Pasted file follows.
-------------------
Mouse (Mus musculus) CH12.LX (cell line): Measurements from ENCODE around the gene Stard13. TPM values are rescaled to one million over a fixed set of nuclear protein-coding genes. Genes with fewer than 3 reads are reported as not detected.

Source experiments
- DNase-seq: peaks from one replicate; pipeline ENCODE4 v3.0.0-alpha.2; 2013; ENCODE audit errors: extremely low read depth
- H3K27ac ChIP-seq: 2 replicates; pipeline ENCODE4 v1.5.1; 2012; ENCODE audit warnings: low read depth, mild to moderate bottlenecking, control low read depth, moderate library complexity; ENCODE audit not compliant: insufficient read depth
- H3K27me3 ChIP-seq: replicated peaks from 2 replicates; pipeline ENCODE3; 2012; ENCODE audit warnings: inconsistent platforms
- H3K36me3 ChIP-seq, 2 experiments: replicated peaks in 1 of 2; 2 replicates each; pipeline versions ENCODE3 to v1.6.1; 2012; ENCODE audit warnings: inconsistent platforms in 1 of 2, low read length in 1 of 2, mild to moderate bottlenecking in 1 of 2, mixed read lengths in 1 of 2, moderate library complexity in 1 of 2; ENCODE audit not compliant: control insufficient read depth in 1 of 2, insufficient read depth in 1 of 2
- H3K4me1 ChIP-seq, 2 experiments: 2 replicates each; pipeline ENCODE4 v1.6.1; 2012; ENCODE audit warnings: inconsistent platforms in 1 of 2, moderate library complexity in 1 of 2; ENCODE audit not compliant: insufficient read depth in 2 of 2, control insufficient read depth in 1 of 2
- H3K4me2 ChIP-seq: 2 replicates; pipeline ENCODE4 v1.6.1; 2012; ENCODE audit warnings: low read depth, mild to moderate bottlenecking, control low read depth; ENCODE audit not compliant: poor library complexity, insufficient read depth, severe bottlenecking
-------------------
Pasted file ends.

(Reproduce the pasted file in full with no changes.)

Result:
Mouse (Mus musculus) CH12.LX (cell line): Measurements from ENCODE around the gene Stard13. TPM values are rescaled to one million over a fixed set of nuclear protein-coding genes. Genes with fewer than 3 reads are reported as not detected.

Source experiments
- DNase-seq: peaks from one replicate; pipeline ENCODE4 v3.0.0-alpha.2; 2013; ENCODE audit errors: extremely low read depth
- H3K27ac ChIP-seq: 2 replicates; pipeline ENCODE4 v1.5.1; 2012; ENCODE audit warnings: low read depth, mild to moderate bottlenecking, control low read depth, moderate library complexity; ENCODE audit not compliant: insufficient read depth
- H3K27me3 ChIP-seq: replicated peaks from 2 replicates; pipeline ENCODE3; 2012; ENCODE audit warnings: inconsistent platforms
- H3K36me3 ChIP-seq, 2 experiments: replicated peaks in 1 of 2; 2 replicates each; pipeline versions ENCODE3 to v1.6.1; 2012; ENCODE audit warnings: inconsistent platforms in 1 of 2, low read length in 1 of 2, mild to moderate bottlenecking in 1 of 2, mixed read lengths in 1 of 2, moderate library complexity in 1 of 2; ENCODE audit not compliant: control insufficient read depth in 1 of 2, insufficient read depth in 1 of 2
- H3K4me1 ChIP-seq, 2 experiments: 2 replicates each; pipeline ENCODE4 v1.6.1; 2012; ENCODE audit warnings: inconsistent platforms in 1 of 2, moderate library complexity in 1 of 2; ENCODE audit not compliant: insufficient read depth in 2 of 2, control insufficient read depth in 1 of 2
- H3K4me2 ChIP-seq: 2 replicates; pipeline ENCODE4 v1.6.1; 2012; ENCODE audit warnings: low read depth, mild to moderate bottlenecking, control low read depth; ENCODE audit not compliant: poor library complexity, insufficient read depth, severe bottlenecking